Iraqi Prime Minister Mustafa al-Kadhimi said on Tuesday that only hundreds of U.S. troops would remain in Iraq after the withdrawal of half of them from the country.
Al-Kadhimi said, during a televised speech on the eve of the centenary of the Iraqi Army Day, the U.S. troops’ withdrawal came due to “the ongoing strategic dialogue between Iraq and the United States that yield in the withdrawal of batches of U.S. troops during the past months. The withdrawal of more than half of them will complete in the coming days.”
“Only hundreds of them will remain, for cooperation in the fields of training, rehabilitation, armament, and technical support (for Iraqi forces),” al-Kadhimi said.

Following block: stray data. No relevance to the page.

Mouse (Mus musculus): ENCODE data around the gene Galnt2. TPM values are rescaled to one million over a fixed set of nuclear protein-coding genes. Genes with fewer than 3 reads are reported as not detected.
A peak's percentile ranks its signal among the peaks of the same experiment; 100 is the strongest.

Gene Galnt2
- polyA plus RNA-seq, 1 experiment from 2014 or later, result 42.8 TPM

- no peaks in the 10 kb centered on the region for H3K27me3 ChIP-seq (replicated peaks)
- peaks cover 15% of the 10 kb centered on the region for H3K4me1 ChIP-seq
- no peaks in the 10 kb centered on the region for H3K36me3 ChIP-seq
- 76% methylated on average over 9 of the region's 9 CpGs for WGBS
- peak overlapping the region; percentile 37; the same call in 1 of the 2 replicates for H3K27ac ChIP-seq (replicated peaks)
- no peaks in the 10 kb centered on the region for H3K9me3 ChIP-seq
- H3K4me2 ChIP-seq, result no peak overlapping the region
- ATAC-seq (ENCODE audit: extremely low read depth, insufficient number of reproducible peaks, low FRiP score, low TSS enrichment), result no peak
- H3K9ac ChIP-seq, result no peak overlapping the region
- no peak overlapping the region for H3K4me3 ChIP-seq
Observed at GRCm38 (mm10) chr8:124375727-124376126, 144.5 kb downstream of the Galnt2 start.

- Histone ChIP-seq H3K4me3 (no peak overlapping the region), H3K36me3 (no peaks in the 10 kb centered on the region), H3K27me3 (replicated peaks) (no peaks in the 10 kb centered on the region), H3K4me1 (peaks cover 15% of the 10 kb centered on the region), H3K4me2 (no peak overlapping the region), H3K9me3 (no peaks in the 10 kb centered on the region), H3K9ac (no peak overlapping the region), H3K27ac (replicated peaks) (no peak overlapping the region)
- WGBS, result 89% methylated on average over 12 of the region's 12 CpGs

The withdrawal of the U.S. forces “was based on the readiness of the Iraqi forces to protect the land of Iraq and preserve the dignity of its people,” al-Kadhimi said.
Al-Kadhimi also said that Iraq will not be an arena for regional or international conflicts and will not allow its lands to be used to settle scores between countries.
“The Iraqi army is ready to fulfill its duty, and on the day of our brave army, we announce that 2021 will be the year of Iraqi accomplishments at all levels,” he added.
The relation between Baghdad and Washington has witnessed a tension since Jan. 3, 2020 after a U.S. drone struck a convoy at Baghdad airport, which killed Qassem Soleimani, former commander of the Quds Force of Iran’s Islamic Revolution Guards Corps, and Abu Mahdi al-Muhandis, deputy chief of Iraq’s paramilitary Hashd Shaabi forces.
The tension pushed the two sides to hold several sessions of strategic dialogue starting from last June 12, and the United States pledged to cut its troops in the country.